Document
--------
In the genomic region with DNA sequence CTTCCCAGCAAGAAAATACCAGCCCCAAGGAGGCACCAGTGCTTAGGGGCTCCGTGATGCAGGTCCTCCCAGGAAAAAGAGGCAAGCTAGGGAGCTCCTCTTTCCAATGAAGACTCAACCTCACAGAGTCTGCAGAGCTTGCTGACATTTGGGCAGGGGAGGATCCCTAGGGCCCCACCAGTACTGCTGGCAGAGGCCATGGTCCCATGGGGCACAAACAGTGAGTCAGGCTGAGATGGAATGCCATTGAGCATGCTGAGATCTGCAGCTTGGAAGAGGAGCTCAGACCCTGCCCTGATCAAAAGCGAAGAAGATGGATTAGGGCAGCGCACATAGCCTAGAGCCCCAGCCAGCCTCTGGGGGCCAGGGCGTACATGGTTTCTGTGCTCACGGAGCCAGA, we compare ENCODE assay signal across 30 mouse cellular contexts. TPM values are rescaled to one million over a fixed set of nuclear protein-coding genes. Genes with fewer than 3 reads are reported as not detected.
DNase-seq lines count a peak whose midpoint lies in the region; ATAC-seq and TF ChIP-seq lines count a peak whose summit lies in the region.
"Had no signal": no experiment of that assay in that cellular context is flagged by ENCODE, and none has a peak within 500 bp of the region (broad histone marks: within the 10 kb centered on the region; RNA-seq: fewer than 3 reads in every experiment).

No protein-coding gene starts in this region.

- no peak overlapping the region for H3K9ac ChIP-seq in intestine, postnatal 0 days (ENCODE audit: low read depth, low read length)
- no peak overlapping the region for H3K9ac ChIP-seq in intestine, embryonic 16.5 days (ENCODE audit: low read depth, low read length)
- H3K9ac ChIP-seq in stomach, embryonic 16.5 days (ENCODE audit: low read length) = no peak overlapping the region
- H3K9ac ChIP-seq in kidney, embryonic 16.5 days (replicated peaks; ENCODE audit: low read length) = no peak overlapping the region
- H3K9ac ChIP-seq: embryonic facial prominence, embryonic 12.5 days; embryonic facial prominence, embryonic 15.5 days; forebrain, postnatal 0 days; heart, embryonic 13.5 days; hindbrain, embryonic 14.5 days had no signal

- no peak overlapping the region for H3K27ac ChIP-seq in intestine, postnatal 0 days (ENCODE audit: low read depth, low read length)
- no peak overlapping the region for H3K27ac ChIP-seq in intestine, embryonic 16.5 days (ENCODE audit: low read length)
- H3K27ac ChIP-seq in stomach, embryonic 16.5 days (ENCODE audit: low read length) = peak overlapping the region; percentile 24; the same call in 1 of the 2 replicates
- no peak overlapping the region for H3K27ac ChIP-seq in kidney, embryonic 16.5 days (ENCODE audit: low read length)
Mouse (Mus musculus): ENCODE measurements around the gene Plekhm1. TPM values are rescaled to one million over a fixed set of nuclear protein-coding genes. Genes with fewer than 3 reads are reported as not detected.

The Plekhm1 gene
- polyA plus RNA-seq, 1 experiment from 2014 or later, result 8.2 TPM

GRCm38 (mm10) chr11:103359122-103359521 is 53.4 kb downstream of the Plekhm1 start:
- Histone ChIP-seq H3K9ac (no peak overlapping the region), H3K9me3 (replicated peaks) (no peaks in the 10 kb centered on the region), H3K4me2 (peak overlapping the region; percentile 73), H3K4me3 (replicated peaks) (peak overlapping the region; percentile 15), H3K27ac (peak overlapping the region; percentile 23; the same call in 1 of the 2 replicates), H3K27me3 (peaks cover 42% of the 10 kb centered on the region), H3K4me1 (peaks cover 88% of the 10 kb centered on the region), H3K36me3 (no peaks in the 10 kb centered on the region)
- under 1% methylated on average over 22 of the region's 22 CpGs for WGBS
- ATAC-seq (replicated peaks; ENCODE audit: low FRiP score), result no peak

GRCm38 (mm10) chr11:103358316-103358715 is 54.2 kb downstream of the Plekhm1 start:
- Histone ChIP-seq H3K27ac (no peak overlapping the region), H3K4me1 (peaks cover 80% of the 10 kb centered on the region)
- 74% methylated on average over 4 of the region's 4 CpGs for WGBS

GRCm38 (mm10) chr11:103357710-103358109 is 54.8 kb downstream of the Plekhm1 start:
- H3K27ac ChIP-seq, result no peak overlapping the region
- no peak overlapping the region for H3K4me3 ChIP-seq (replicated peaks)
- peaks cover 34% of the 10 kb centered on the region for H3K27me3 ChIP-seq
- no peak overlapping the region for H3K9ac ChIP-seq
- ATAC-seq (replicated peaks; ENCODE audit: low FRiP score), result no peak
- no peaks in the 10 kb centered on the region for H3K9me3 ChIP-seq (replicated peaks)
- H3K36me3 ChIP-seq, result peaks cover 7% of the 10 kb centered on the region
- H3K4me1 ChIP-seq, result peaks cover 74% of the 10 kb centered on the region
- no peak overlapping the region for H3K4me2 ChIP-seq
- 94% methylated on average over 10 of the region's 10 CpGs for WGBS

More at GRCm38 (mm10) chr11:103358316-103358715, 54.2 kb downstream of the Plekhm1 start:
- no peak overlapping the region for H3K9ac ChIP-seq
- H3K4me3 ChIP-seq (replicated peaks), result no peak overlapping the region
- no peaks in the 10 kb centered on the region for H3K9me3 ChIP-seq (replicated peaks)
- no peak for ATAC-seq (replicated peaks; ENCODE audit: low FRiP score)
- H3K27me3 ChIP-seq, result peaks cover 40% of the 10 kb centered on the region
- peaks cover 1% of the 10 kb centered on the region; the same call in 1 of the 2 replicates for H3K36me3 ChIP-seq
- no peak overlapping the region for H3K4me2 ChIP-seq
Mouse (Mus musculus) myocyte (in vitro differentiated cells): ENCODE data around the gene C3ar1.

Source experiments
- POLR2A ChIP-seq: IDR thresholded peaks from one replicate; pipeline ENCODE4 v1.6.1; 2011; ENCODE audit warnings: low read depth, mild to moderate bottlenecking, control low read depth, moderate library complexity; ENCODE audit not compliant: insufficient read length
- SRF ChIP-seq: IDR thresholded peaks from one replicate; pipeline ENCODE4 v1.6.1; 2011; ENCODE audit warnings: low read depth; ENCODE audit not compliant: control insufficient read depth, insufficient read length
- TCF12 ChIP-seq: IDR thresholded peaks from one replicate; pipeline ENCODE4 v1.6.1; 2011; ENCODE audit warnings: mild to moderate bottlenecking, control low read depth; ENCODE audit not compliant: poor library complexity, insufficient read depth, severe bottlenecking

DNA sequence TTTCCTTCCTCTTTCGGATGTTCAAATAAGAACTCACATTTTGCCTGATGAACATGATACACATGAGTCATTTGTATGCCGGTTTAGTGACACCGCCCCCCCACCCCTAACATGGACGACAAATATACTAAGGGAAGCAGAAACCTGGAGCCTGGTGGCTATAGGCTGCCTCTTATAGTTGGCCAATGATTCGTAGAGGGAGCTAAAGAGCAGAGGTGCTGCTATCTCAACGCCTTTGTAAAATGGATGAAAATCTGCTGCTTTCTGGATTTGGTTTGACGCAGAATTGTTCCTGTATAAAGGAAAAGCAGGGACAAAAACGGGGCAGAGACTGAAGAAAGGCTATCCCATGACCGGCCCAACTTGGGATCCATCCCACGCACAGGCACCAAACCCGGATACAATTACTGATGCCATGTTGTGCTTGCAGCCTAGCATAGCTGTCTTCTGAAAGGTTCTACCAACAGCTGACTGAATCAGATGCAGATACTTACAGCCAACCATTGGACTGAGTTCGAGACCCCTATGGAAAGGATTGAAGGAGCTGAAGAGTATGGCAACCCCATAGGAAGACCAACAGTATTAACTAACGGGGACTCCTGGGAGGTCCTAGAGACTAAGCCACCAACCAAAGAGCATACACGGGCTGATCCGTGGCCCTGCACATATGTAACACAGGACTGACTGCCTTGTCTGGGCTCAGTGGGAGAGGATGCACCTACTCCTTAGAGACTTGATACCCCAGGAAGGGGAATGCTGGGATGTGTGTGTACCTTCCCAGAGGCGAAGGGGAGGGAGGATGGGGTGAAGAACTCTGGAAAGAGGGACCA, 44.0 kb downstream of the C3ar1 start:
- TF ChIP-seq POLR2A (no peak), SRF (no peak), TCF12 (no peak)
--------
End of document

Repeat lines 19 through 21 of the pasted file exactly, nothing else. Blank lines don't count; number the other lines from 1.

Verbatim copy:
- under 1% methylated on average over 22 of the region's 22 CpGs for WGBS
- ATAC-seq (replicated peaks; ENCODE audit: low FRiP score), result no peak

GRCm38 (mm10) chr11:103358316-103358715 is 54.2 kb downstream of the Plekhm1 start: